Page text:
Williamson, B. J.; Spratt, J.; Adams, J. T.; Tindle, A. G. and Stanley, C. J.
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Hydrothermal fluid evolution north of the St Austell granite, southwest England, has been studied through geochemical analysis of tourmaline from a fault breccia of <2 cm width within massive quartz–tourmaline rocks at Roche. Brecciated tourmaline grains have overgrowths of <400 µm width [Fe/(Fe + Mg) = 0·31–0·99] with four chemically distinct zones (1–4, towards the margins). Variations in overgrowth composition were caused by episodic mixing between Mg-, Al-rich magmatic hydrothermal fluids (dominant in zone 1), with an increasing component of more oxidizing, Fe-rich formation waters (zones 2 and 4). More oxidizing conditions are supported by high Sn contents in zone 2 (<0·35 wt %), with Sn probably present as Sn4+ rather than Sn2+, the usual form in hydrothermal fluids. From X-ray maps, zones 1 and 3 occur exclusively as overgrowths on pre-existing grains, indicating that overgrowth formation was kinetically favoured over tourmaline nucleation. In zones 2 and 4, nucleation and growth occurred, possibly as a result of supersaturation with respect to tourmaline during increased mixing with formation waters. Tourmaline is associated with the main episode of mineralization in many important mineral deposits, often unaffected by alteration. This method of studying hydrothermal fluid evolution may therefore have uses in exploration, particularly for tourmaline-breccia-hosted ores in Cu-porphyry deposits.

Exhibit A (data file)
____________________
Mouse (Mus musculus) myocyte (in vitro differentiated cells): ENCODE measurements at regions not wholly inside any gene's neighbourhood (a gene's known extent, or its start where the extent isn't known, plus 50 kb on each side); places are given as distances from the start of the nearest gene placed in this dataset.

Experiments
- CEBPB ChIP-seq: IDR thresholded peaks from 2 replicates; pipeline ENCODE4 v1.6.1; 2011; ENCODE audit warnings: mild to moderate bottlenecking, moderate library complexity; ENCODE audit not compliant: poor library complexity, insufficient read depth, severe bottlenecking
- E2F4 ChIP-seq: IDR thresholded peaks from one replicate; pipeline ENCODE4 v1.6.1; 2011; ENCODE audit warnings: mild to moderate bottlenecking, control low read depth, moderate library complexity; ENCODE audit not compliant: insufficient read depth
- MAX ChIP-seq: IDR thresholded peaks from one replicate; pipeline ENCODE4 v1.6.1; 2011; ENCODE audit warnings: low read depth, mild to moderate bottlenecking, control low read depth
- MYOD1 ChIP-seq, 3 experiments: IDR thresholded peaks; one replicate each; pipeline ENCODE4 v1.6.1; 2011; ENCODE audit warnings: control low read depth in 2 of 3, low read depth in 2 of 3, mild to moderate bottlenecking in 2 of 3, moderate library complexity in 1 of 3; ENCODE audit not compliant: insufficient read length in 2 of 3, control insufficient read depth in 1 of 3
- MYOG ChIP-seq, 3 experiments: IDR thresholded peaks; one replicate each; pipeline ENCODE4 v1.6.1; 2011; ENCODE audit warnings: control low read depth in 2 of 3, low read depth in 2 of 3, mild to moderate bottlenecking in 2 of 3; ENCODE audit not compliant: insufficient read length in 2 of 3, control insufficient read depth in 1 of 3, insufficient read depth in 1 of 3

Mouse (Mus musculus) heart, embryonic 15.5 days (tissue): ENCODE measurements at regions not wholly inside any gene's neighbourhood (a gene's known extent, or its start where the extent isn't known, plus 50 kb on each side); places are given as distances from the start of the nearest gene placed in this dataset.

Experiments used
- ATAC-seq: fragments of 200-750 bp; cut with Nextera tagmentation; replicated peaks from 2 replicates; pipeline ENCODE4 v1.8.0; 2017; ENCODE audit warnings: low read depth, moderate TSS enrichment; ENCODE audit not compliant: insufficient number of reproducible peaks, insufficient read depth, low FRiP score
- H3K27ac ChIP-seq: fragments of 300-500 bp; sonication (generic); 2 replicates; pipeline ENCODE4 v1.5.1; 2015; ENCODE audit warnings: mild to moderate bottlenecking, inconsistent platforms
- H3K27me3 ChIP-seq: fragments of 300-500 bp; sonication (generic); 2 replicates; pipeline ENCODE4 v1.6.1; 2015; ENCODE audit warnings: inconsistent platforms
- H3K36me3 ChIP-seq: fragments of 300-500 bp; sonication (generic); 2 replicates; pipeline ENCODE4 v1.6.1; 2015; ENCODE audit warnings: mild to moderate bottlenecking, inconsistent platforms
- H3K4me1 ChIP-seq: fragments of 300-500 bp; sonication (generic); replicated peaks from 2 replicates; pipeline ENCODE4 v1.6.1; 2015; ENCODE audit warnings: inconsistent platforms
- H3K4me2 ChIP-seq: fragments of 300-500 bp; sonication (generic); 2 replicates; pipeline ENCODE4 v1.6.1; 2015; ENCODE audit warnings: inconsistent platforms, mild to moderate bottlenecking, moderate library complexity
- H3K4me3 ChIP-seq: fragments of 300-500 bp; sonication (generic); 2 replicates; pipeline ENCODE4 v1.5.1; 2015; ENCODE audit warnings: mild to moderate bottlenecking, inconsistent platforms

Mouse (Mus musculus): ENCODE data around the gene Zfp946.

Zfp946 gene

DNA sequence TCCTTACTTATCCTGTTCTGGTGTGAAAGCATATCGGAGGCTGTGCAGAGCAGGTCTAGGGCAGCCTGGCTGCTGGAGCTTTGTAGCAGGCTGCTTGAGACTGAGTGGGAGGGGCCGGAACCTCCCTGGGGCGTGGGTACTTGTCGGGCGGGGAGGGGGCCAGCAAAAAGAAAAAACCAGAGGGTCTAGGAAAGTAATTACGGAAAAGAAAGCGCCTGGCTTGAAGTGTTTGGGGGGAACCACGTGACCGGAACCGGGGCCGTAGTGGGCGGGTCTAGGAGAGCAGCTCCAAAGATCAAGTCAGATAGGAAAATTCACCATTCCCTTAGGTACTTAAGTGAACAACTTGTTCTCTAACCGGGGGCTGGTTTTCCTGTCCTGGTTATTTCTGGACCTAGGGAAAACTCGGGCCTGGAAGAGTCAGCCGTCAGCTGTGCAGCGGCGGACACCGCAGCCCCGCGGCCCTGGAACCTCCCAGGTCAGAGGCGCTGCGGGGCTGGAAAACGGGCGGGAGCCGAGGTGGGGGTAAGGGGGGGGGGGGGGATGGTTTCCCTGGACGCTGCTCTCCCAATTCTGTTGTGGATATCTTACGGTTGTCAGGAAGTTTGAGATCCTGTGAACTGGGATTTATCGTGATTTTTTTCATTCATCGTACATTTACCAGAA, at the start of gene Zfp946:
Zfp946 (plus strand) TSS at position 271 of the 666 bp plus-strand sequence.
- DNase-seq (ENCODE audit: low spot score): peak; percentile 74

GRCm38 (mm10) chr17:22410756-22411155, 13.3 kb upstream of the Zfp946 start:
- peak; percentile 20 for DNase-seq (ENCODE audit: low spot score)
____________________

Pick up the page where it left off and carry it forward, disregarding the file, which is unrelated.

|Item Type:||Journal Article|
|Copyright Holders:||2000 Oxford University Press|
|Academic Unit/Department:||Science > Environment, Earth and Ecosystems|
|Interdisciplinary Research Centre:||Centre for Earth, Planetary, Space and Astronomical Research (CEPSAR)|
|Depositing User:||Elizabeth Lomas|
|Date Deposited:||23 Feb 2009 16:50|
|Last Modified:||02 Dec 2010 20:23|
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